Qualified retirement plans are designed to be used solely for retirement income. Taxable withdrawals from these plans before age 59.5 are generally assessed an additional 10% “early distribution tax” by the IRS. (The additional tax for SIMPLE IRA plans is 25% in the first two years of participation, and 10% thereafter). However, there are exceptions to this tax. Most of the exceptions apply to both individual retirement accounts and employer sponsored qualified plans, while a few only apply to IRAs. It may be possible, however, to roll a portion of your company’s retirement plan to an IRA in order to take advantage of those exceptions that only apply to IRA plans.
If you become disabled you can access your retirement funds without penalty, but there’s a catch. To claim the exemption, the IRS requires a “total and permanent” disability. You are only considered disabled if “you cannot engage in any substantial gainful activity because of your physical or mental condition. Additionally, “a physician must certify that the condition has lasted or can be expected to last continuously for 12 months or more, or that the condition can be expected to result in death.”
2. Education (IRAs only)
Distributions to pay qualified expenses for higher education qualify for the exemption if the student is enrolled in at least half of a full-time academic work load at an eligible academic institution. Qualified expenses include tuition, fees, books, supplies and equipment required for the education. These expenses can be for you, your spouse, you or your spouse’s child or grandchild. It is important to note that any expenses paid for with other government program funds or tax benefits are generally not eligible for this exemption. To qualify, the education expenses must be paid in the same year as the withdrawal.
3. First-Time Homebuyers (IRAs only)
Qualified first-time homebuyers can exclude up to $10,000 of penalty-free distributions from the early withdrawal tax if the proceeds are used to buy or build a primary residence within 120 days. The home can be for you, your spouse or either of your descendants. The term “first-time homebuyer” is a little misleading. According to the IRS, you are a first-time home buyer if you or your spouse did not have any ownership in a primary residence during the previous two years. So even if you have owned a home in the past, you can be considered a “first-time” homebuyer if it has been at least two years since you sold it. While this exemption can only be used once in a lifetime, both you and your spouse could each withdraw $10,000 and apply it to the same residence.
4. Unreimbursed Medical Expenses
Any unreimbursed medical expenses that exceed 10% of your adjusted gross income (Line 37 of the Form 1040) can be paid with funds from your IRA or company retirement plan without incurring the early distribution tax. The medical expenses must be paid in the same calendar year as the withdrawal to qualify.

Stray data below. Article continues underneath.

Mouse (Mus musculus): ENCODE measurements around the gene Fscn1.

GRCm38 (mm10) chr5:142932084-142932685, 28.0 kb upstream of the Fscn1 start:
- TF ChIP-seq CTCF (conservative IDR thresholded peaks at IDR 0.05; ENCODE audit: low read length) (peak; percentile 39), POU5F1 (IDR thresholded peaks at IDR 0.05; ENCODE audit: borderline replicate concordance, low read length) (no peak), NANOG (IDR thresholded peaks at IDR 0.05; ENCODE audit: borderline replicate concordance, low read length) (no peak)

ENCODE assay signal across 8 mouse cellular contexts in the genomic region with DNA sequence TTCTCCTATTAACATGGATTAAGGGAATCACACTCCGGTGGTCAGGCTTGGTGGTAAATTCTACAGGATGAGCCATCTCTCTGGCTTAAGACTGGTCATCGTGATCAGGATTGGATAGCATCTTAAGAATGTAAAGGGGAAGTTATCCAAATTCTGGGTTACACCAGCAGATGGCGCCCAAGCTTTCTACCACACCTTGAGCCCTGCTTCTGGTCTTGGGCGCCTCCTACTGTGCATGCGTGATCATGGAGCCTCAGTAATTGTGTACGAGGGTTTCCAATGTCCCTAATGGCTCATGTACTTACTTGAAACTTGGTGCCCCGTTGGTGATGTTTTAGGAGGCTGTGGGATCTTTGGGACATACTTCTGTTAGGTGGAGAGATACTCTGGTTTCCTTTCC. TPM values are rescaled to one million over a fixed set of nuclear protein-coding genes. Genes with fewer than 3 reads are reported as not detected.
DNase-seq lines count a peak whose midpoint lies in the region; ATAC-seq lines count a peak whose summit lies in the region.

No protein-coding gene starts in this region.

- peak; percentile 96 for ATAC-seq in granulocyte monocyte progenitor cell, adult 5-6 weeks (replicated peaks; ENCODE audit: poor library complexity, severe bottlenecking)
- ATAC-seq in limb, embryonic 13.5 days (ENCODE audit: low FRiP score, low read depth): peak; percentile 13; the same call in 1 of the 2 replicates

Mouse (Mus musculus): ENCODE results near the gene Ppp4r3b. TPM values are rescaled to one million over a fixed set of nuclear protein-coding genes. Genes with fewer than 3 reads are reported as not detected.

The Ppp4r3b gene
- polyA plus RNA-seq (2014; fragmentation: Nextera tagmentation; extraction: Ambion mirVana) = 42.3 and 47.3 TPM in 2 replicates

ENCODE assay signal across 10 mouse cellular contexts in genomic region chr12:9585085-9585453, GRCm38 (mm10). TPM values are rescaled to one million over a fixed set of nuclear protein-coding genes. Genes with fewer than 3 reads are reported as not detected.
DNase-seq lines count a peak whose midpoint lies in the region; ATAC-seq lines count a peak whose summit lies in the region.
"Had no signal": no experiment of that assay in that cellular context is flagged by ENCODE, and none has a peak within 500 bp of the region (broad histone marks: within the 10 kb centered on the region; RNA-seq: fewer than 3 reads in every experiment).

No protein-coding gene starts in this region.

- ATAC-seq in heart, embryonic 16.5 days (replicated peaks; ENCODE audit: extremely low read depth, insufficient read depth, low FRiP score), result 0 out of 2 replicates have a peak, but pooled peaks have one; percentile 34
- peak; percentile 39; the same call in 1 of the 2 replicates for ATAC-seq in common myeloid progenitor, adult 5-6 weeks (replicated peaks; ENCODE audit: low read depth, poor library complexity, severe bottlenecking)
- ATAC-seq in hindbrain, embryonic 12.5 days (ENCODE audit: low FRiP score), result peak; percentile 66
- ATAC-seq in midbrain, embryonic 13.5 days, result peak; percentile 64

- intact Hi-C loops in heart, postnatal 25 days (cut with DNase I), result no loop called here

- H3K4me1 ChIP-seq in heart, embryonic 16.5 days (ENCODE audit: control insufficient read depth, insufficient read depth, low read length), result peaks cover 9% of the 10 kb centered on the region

5. Medical Insurance During Unemployment (IRAs Only)
If you lose your job and receive unemployment compensation for at least 12 consecutive weeks you may qualify to pay your medical insurance premiums with amounts withdrawn from your IRA without the early distribution tax. IRA withdrawals can be used to pay medical insurance premiums for yourself, your spouse, or your dependents without the 10% penalty. The distributions must be received in either the year you received unemployment compensation or the next year and must be withdrawn no later than 60 days after you start a new job.
6. Active Duty Military Reservist
If you are a member of the military reserves and are called to active duty for at least 180 days (or for an indefinite period) you will not have to pay the excess tax on any withdrawals made during your period of active duty.
7. IRS Levy
If the IRS places a levy on your retirement plan and you withdraw funds to satisfy the levy, you will not be charged the excess tax. If, however, you withdraw funds to pay taxes owed in anticipation of a levy, the exemption does not apply.
8. Substantially Equal Periodic Payments
If you do not meet any of the aforementioned exceptions, but still want to access your retirement plan without penalty, you can take “Substantially Equal Periodic Payments” over a period that is the longer of five years or until you reach age 59.5. The “Substantially Equal Periodic Payment” must be calculated according to complicated IRS actuarial rules. (You should consult a certified public accountant to perform the calculations.) These payments cannot be stopped or changed once they start or the 10% early distribution tax will be applied retroactively applied and you will also be charged interest.
It is important to weigh the consequences of taking distributions from plans designed to provide retirement income for non-retirement expenses. You should try to find another means to pay these pre-retirement expenses when possible. (If you plan to take out a loan, a good credit score will lead to a better rate. See where you stand before applying. You can check two credit scores for free at Credit.com.) Otherwise, make certain that you seek the advice of a competent tax adviser before making this critical decision. Mistakes can be costly.